Rising interest rates will affect Melbourne house prices – price growth will go down because borrowing costs increase and buyers can’t spend as much. Before April 2022, the last time the Reserve Bank raised the Target Cash Rate was November 2010. It’s been a long time since the property market has dealt with a rate rise, so what should we expect?
Firstly, it’s worth noting that Melbourne house prices have increased in the past when interest rates were high.
Look at the period from 1998 to 2004 in the below graph – the RBA Target Cash Rate was +/- 5% and house prices boomed. As interest rates steadily increased from 2004, price growth dropped significantly, but the market remained in positive territory.
History suggests that the direction of interest rates is more important to house prices than the actual level of interest rates. The Melbourne property market tends to respond quickly to changes upwards or downwards – look what happened to house prices during interest rate rises in 2000, 2005, and 2011, and look what happened to prices when interest rates fell in 2001, 2010, 2013, and 2020.
Interest rates will continue to rise given inflation levels and overseas experience. Melbourne house price growth will likely cease in response.
Melbourne house price growth had flattened in recent months prior to the rate rise in April. Talk to most selling agents, and they’ll tell you the market is very different in 2022 than it was in 2021. Hot competition between 5-6 bidders quickly turned into private sales with 1-2 genuine buyers who refuse to overpay.
The market is patchy though. Quality houses in good locations on conventional blocks are still achieving great results under the hammer. But most other vendors are being brought down to earth. The market was already coming off the boil – now with interest rates set to rise, what should we expect?
Widespread drops in Melbourne house prices are likely but not necessary inevitable in coming months as interest rates rise.
Household savings are higher than ever, population growth is returning, unemployment is at record lows (and predicted to fall further), and massive construction cost escalations will lead to less new housing stock. All that said, the market was already slowing and if interest rates rise dramatically in a short space of time, we could be in for a correction.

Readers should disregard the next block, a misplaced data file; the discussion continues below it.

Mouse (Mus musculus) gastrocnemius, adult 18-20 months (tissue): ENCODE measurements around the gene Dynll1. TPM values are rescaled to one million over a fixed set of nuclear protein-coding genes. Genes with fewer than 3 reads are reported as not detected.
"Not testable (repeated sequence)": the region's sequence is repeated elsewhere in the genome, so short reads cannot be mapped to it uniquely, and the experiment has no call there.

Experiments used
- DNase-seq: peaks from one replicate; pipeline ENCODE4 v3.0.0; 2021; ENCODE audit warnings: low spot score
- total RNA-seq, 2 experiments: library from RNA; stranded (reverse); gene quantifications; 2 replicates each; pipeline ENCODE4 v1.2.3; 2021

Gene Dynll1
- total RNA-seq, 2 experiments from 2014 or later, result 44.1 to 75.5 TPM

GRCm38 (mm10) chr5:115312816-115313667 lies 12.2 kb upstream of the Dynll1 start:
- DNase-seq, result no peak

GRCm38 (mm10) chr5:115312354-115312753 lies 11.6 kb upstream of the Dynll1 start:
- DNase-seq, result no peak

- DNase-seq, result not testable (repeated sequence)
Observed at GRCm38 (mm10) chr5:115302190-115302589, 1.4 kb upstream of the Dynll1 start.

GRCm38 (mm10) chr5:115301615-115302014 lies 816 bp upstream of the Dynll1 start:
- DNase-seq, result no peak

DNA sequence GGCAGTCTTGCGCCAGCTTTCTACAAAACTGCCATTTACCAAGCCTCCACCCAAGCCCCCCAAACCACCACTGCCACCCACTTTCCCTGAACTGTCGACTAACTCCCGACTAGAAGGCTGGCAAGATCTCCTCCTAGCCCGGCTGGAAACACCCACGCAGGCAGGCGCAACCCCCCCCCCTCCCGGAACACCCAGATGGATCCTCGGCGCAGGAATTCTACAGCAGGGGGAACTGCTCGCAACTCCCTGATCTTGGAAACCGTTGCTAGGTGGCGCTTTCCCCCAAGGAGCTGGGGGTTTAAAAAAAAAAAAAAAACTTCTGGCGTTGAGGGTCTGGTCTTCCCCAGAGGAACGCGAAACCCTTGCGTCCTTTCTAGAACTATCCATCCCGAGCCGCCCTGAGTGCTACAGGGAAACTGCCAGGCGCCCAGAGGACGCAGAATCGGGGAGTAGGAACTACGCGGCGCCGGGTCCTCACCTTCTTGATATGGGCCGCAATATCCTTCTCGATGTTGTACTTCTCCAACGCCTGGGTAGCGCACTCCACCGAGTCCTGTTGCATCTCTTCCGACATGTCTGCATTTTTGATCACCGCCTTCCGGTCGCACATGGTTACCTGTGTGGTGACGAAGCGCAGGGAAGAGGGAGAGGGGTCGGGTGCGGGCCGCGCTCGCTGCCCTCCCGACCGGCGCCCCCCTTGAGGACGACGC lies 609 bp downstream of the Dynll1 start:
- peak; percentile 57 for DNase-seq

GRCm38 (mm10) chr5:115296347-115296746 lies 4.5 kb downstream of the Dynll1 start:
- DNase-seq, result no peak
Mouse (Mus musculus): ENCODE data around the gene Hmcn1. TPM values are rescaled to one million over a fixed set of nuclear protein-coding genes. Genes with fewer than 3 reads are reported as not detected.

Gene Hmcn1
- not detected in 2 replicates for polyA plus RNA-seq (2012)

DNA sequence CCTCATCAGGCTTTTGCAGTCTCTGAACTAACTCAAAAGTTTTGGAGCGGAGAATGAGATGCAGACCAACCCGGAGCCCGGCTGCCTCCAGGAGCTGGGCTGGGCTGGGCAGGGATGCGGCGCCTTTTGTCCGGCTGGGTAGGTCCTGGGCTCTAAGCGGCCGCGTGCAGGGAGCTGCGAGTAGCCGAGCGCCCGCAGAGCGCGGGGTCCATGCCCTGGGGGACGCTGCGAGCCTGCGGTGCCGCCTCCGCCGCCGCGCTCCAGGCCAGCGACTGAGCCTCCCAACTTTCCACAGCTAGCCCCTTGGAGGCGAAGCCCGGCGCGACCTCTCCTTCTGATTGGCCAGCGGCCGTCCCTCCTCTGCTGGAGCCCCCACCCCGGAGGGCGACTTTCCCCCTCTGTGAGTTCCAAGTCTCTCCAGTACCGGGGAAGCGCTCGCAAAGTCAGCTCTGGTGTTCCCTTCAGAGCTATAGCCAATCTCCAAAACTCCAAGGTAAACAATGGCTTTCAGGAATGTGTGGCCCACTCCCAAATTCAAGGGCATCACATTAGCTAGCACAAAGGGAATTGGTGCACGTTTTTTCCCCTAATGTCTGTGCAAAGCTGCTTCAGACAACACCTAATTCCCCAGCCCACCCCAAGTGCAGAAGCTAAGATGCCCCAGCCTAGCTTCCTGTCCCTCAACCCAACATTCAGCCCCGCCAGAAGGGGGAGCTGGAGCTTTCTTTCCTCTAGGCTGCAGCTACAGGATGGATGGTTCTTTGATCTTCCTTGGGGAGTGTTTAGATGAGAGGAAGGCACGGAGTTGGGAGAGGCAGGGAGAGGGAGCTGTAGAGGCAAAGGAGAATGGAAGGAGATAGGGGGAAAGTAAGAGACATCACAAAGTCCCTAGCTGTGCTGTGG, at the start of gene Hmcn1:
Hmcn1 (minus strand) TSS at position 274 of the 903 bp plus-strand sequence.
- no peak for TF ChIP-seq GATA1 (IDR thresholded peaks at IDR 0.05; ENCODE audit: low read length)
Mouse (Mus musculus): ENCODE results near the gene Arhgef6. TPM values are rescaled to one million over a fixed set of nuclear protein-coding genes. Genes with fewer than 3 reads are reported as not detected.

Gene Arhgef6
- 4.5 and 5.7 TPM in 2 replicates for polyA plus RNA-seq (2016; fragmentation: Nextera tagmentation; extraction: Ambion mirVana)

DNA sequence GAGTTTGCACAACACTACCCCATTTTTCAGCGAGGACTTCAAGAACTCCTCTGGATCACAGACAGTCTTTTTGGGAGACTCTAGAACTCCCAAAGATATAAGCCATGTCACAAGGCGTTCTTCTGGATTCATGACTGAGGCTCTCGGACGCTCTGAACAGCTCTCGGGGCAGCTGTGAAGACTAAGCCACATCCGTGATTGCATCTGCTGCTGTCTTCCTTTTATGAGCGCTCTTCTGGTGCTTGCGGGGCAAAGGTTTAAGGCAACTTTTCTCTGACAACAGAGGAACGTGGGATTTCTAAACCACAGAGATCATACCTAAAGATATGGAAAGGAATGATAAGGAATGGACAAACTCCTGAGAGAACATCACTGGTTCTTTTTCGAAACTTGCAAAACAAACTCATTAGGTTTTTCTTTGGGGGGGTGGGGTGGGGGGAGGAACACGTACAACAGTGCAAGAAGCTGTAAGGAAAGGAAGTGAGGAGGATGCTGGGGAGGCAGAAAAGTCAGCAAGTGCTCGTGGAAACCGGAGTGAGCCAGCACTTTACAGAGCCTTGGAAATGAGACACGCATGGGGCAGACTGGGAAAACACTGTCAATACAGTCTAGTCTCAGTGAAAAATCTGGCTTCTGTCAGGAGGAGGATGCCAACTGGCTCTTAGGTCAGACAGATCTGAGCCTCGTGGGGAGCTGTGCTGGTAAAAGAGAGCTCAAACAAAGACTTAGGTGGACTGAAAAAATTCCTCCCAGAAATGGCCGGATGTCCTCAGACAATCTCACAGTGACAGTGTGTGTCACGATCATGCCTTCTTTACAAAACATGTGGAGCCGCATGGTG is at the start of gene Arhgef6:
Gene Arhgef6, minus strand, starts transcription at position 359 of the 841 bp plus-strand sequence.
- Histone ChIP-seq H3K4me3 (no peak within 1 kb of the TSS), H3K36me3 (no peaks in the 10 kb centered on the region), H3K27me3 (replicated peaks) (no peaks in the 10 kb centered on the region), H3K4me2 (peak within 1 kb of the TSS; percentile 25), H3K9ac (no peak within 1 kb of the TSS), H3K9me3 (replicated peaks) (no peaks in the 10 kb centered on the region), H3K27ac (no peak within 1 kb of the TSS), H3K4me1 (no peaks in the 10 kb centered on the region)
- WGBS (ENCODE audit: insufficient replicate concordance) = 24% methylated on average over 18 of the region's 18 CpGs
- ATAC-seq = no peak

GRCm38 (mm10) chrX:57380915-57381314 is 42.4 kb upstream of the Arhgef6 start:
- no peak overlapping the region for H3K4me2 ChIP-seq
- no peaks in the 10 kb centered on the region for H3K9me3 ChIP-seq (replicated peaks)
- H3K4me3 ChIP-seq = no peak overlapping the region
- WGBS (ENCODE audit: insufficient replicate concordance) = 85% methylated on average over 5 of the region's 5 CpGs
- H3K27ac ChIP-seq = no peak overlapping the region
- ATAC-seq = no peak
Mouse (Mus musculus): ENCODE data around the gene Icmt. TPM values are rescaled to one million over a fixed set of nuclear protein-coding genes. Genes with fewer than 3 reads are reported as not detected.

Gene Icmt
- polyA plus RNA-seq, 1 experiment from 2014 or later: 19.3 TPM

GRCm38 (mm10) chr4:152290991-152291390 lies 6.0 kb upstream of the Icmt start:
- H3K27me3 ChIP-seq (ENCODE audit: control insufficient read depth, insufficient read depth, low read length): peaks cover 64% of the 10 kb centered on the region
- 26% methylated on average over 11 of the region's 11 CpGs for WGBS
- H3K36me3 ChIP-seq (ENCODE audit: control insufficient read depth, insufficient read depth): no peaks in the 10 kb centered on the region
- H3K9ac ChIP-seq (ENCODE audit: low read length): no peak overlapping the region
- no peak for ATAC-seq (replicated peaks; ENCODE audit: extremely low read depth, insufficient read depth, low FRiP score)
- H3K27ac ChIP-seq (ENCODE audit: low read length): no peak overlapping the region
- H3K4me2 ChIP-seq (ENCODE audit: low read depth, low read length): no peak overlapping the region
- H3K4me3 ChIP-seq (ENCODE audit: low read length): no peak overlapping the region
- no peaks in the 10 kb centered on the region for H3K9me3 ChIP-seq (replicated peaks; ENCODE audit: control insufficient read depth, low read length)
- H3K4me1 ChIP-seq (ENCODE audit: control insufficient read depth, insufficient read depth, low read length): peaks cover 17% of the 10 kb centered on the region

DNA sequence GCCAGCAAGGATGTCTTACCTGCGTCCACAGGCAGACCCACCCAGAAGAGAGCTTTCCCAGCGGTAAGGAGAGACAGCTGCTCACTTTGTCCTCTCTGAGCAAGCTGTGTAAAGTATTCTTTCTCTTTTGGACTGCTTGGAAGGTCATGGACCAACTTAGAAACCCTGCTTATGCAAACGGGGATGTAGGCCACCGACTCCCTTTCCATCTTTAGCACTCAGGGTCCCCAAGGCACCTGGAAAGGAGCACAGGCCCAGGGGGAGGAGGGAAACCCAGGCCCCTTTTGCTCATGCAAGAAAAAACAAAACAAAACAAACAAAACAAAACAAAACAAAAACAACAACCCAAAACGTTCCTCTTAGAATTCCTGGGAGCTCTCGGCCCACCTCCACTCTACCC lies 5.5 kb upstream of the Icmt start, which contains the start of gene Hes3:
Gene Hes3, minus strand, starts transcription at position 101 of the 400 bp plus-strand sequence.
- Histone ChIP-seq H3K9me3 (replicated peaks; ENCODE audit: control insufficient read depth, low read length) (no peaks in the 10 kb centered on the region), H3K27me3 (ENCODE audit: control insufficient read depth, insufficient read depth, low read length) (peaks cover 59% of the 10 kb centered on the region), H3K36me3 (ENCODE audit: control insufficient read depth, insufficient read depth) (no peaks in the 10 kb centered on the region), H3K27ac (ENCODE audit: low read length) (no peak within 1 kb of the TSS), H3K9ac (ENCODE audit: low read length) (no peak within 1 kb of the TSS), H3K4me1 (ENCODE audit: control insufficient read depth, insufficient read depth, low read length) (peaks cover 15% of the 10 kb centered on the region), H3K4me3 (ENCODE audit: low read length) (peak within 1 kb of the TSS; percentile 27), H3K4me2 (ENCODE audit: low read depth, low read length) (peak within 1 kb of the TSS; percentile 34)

The below graph shows how Melbourne house prices responded to a near 3% increase in the RBA Target Cash Rate over just 6 months from July 1994. In affordable areas, average areas, and expensive areas alike, the affect was similar – price drops of 6 to 10% over a year or two.
Supply and Demand will likely buffer us against serious shocks in the short-term though. New listings were already slowing due to the federal election; winter is always quieter; and a lot of vendors will likely sit on their hands to see how the wind blows. Less Supply should act to prop up prices before the busy Spring season from September onwards.
The main risk that we see in the Melbourne property market relates to property investors.
Rising interest rates will affect Melbourne house prices. As borrowing costs increase, the number of property investors will shrink. And those looking to invest will be more cost conscious than they have been in recent years.
I’m already seeing this in the market anecdotally. From late 2020 to late 2021 speculation in the market was rampant. So many people were overpaying for investment properties and development sites. The mindset was clear – why not pay a bit extra, I’ll make it back in the next few months as the market continues to rise. I went to countless auctions for small-to-medium townhouse development sites where I walked away knowing beyond a doubt that the purchaser would lose money on any project they tackled.
Every dickhead was a property developer in 2021!Said anyone who buys or sells for a living
Now, most properties that have a few warts (older kitchens/bathrooms, warn carpets, outdated lighting, minor cracks, etc) are struggling. Trees, slope, easements, challenging overlays – too hard.
We’re in a more balanced property market than we’ve been in for years. The rollercoaster of unsustainable price growth, rare price drops, and pandemic hysteria has seen sentiment shift sharply. A sellers market turned into to a buyers market into a sellers market into a buyers market into a sellers market. Crazy.
In coming months, we’re going to focus on off-market opportunities. We’re already dealing with more vendors who have realist price expectations and are open to long settlement periods. Prospects for price growth over the next year or two are pretty slim, so smart operators will manufacture wealth through property development instead of hoping for more favourable market conditions.